(632 A.D) in respect of his real successor. The followers of Islam explicitly split after the Battle of Karbala (AP/HUMA 289-90), where Hussain Ben Ali and his companions and family members were brutally martyred, and the House of the Holy Prophet was plundered by the cruel Umayyad ruler yazid. The paper looks for comparing and contrasting the authority acclaimed by the two, which has been constructed in an absolutely different way and maintaining completely divergent approaches in their nature and scope. The Sunni caliphs, according to the Sunni doctrine, are elected by consensus of community called ijma, in the light of which the first caliph Abu Bakr was elected; whereas the Shiite claim that the imams are appointed from Almighty Lord and explicit designation made by his predecessor through the statutes of holy sayings or statements called nass from the House of the Prophet; it is therefore Hazrat Ummey Salma was not included under the mantle, and only the progeny of Ali and Fatima was entitled to be the members of the House of the Holy Prophet (AP/HUMA 297). In order to illustrate these differences in authorities, 1) the paper will discuss the issues of succession to the Prophet; 2) the election of caliphs as political elected leader and the imam as divinely guided leader, 3) and lastly, the scope of their religious knowledge.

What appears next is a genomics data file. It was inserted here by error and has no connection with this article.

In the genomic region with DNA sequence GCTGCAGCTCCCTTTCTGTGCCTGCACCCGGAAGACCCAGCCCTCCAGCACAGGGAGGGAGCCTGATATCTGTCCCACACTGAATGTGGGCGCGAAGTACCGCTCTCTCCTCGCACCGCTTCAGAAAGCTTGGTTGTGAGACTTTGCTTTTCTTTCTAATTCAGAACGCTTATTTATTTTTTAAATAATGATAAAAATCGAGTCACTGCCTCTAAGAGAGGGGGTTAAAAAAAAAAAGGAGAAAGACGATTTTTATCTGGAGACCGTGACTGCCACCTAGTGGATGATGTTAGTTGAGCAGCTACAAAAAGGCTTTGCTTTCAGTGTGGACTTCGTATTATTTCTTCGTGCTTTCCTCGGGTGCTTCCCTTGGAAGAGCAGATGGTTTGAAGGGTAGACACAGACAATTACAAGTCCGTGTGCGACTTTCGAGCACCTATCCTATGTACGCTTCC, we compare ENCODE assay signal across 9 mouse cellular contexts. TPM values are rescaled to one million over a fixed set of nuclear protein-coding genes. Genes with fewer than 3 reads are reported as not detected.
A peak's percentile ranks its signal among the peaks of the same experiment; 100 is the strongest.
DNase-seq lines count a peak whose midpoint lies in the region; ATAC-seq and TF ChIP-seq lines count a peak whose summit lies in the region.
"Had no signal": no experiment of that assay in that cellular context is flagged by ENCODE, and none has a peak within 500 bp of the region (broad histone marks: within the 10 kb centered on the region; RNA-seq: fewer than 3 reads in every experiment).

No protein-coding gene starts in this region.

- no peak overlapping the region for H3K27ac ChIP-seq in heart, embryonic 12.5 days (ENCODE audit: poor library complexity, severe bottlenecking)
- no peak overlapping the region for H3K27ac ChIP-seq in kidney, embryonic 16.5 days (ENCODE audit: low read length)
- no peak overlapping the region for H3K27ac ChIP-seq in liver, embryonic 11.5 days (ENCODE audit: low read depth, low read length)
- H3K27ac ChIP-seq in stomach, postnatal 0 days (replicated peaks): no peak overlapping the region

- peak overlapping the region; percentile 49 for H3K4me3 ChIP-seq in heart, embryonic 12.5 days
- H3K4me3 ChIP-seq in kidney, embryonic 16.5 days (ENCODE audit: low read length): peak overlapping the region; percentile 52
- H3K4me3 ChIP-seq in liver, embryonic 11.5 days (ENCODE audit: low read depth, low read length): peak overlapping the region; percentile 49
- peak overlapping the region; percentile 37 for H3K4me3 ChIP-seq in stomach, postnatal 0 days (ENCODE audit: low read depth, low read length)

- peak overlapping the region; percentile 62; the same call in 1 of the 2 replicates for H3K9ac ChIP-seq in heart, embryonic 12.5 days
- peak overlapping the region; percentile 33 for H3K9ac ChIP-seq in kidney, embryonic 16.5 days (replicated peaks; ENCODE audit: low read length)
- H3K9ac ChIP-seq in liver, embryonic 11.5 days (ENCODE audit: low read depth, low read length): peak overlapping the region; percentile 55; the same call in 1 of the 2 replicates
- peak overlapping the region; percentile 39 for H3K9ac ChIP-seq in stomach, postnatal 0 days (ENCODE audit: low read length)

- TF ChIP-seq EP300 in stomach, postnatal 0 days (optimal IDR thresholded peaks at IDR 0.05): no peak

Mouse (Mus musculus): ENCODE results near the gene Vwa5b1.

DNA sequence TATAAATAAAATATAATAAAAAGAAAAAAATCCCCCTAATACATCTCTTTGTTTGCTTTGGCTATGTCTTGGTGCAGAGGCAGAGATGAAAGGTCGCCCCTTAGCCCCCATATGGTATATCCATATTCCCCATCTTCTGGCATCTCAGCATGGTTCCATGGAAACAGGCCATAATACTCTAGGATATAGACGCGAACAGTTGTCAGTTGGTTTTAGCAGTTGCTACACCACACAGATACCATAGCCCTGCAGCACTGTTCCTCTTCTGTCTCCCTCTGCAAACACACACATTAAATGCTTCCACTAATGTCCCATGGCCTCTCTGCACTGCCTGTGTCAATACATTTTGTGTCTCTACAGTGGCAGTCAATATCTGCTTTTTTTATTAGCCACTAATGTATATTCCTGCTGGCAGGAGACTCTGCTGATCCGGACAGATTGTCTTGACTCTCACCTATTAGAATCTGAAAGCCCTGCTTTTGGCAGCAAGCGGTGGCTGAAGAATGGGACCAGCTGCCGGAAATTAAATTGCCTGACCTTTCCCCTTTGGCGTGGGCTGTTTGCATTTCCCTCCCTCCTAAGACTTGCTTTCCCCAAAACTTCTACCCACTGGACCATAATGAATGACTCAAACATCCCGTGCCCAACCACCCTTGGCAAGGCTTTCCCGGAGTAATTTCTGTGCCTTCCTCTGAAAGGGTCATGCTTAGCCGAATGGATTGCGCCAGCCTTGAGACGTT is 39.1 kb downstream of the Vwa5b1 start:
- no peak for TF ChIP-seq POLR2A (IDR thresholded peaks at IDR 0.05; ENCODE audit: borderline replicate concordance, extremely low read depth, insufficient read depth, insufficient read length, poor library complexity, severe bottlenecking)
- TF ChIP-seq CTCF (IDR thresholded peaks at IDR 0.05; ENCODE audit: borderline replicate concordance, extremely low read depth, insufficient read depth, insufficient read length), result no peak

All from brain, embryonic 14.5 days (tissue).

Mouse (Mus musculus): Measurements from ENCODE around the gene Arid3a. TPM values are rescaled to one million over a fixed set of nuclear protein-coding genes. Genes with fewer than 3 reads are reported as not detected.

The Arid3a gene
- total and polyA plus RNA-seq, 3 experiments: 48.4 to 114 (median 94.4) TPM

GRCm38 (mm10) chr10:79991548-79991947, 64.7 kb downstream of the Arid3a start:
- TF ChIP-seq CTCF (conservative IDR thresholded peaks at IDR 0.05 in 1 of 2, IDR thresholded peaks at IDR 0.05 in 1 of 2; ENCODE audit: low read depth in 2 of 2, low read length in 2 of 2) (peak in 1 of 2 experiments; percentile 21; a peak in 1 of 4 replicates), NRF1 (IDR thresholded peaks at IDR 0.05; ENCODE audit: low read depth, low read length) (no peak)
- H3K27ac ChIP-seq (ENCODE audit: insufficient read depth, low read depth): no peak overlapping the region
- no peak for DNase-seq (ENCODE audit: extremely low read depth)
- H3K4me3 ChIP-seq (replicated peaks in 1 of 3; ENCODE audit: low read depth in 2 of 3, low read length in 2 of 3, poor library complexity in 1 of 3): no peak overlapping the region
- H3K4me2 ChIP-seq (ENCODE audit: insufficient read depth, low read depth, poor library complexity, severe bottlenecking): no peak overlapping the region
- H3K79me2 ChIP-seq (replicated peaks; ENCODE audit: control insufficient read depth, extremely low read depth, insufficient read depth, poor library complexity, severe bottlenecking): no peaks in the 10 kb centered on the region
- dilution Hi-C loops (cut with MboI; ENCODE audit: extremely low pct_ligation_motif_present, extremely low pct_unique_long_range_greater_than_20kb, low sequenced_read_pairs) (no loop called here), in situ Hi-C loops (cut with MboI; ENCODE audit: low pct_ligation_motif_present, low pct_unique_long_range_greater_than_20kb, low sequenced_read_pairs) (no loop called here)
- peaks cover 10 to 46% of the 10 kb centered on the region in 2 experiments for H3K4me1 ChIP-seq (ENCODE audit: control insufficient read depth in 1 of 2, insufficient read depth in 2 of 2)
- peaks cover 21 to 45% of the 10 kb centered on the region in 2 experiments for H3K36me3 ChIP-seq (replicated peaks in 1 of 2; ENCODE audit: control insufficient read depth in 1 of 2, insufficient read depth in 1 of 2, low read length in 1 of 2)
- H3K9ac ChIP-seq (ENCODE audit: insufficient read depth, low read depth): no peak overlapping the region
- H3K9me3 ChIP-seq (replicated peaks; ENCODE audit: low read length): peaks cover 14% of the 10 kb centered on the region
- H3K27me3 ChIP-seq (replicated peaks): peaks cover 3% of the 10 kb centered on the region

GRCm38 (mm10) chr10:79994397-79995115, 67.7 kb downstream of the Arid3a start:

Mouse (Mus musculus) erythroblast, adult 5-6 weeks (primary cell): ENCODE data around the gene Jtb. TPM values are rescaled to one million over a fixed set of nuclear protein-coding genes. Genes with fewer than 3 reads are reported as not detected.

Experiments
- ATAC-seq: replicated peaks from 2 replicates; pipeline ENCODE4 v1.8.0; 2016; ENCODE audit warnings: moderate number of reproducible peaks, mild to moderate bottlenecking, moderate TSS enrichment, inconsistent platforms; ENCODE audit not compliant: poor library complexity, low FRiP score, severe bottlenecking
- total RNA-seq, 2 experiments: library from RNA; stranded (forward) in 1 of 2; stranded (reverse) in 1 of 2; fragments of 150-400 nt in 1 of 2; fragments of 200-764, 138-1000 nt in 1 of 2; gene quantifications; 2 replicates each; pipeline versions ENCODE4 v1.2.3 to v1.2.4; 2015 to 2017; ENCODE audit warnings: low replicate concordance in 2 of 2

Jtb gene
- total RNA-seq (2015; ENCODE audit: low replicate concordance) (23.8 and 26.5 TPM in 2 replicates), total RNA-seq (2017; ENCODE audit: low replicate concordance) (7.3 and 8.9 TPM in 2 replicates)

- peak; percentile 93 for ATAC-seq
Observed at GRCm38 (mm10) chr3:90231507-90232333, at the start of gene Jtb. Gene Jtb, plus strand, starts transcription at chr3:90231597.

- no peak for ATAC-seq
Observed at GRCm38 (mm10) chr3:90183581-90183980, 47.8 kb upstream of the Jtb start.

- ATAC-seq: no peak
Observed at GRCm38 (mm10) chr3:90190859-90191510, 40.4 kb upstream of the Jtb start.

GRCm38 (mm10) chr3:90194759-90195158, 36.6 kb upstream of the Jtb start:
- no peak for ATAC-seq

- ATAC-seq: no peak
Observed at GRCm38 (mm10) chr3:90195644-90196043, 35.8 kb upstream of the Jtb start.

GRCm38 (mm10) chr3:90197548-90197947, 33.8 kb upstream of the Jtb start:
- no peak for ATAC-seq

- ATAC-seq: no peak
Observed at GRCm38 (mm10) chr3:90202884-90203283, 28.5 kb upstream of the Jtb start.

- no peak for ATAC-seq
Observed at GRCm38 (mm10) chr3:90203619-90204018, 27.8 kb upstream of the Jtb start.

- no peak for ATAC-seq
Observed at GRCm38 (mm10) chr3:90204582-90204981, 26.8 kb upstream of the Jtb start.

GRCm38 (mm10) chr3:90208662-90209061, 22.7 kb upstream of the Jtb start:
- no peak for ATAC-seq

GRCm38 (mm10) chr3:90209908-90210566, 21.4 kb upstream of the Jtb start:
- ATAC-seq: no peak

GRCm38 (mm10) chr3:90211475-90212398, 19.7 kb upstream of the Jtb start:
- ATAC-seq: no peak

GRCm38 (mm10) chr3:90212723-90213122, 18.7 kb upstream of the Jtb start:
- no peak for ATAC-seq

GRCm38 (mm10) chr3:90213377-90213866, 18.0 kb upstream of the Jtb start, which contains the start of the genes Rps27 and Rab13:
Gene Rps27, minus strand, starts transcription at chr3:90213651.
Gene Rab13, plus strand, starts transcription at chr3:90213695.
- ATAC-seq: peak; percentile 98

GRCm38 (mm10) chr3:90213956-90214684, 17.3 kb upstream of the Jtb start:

The succession of the Holy Prophet (peace be upon him) serves as one of the most contradictory issues of Islamic history, which has divided its followers into two major sects. Hence, like its predecessor Abrahamic faiths, i.e. Judaism and Christianity, Islam has also witnessed division of its followers into groups and factions in the name of religion. The majority Sunni sect of Muslims, views the four righteous caliphs as the successors of the Holy Prophet, which appeared at the helm of the governmental affairs turn by turn after the departure of the Holy Prophet from the world. On the contrary, the Shiite